“Father,” I began, “I do not know the depths of the anger and sorrow that this man has suffered, but you do. I ask you to heal his broken heart and to give him the grace to endure. Let him know that you love him. Amen.” 

Having finished, I looked up. He sat gripping the steering wheel with both hands. His body convulsed as tears poured down his face. “Thank you, thank you,” he said sobbing. 

Not wishing to compound an already awkward moment—with men, such moments are always awkward—I prepared to get out. Placing my hand on his shoulder I said, “God’s grace is sufficient even in circumstances like this.” He didn’t move but held fast to the steering wheel and wept. It was like an exorcism had been performed where all the hatred and anguish that had tormented his soul fled before the light of God’s grace.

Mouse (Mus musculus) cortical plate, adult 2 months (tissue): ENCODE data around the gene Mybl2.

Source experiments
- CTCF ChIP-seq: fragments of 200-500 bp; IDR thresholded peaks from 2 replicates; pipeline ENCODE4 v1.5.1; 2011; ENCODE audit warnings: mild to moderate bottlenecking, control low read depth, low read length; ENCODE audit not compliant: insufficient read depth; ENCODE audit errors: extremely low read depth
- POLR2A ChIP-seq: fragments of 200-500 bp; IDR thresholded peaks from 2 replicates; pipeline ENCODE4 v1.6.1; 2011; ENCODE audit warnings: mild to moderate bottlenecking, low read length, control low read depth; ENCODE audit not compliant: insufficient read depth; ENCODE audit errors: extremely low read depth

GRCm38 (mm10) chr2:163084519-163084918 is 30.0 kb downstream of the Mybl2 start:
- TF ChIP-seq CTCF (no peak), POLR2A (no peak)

As I got out, he repeated the refrain “thank you” over and over again. I gave a weak smile and then sprinted through the rain into Jim ‘N Nick’s BBQ. 

Gathering myself, I walked to a nearby window and looked out. From my vantage point I could see that the van was still there. After a lengthy interval, he released a hand from the steering wheel, put the Dodge in gear, and drove away until I could no longer see him through the downpour.

Shortly before this occurred, I had been studying John chapter 4 and the story of Jesus and the Samaritan woman at Jacob’s well. Somewhat ancillary to the story (I am aware of no commentary that speaks of it) is a fact of some interest to me: the apparent inconsequential nature of this profoundly significant encounter. Jesus was, after all, traveling from Judea to Galilee. Samaria was no more his ultimate objective than the dealership was mine. It was merely a rest stop, a place in between two points of ministry. Yet Jesus used it to reveal his divine identity to this woman in terms more explicit than any preceding it. As a consequence, she and many in her village believed in him.